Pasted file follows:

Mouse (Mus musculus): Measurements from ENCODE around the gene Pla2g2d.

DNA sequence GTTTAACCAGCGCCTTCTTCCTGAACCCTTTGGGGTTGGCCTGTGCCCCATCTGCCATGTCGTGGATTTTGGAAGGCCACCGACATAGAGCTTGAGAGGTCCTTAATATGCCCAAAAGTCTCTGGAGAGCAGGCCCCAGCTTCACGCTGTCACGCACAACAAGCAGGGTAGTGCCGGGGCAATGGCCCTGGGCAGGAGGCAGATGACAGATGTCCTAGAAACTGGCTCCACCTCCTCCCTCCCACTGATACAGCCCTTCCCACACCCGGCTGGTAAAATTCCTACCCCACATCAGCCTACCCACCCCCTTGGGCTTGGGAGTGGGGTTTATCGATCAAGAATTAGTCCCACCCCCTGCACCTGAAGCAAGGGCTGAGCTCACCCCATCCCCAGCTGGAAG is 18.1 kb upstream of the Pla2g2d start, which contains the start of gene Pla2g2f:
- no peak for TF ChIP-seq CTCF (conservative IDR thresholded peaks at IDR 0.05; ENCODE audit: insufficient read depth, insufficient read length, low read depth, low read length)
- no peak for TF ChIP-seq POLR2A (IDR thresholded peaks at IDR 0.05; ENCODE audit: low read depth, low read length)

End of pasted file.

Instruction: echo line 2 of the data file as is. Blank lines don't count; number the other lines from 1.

DNA sequence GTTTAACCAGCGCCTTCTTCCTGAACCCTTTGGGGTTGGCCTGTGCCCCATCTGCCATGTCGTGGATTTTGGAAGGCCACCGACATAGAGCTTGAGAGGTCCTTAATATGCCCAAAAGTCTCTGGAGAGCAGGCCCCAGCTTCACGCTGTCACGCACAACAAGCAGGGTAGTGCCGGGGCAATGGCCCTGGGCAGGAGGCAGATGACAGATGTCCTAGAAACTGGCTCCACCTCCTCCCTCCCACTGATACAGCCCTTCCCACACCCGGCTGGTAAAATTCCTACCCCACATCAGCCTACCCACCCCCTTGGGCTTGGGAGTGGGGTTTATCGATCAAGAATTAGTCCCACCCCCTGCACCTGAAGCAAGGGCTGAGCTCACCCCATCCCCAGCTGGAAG is 18.1 kb upstream of the Pla2g2d start, which contains the start of gene Pla2g2f: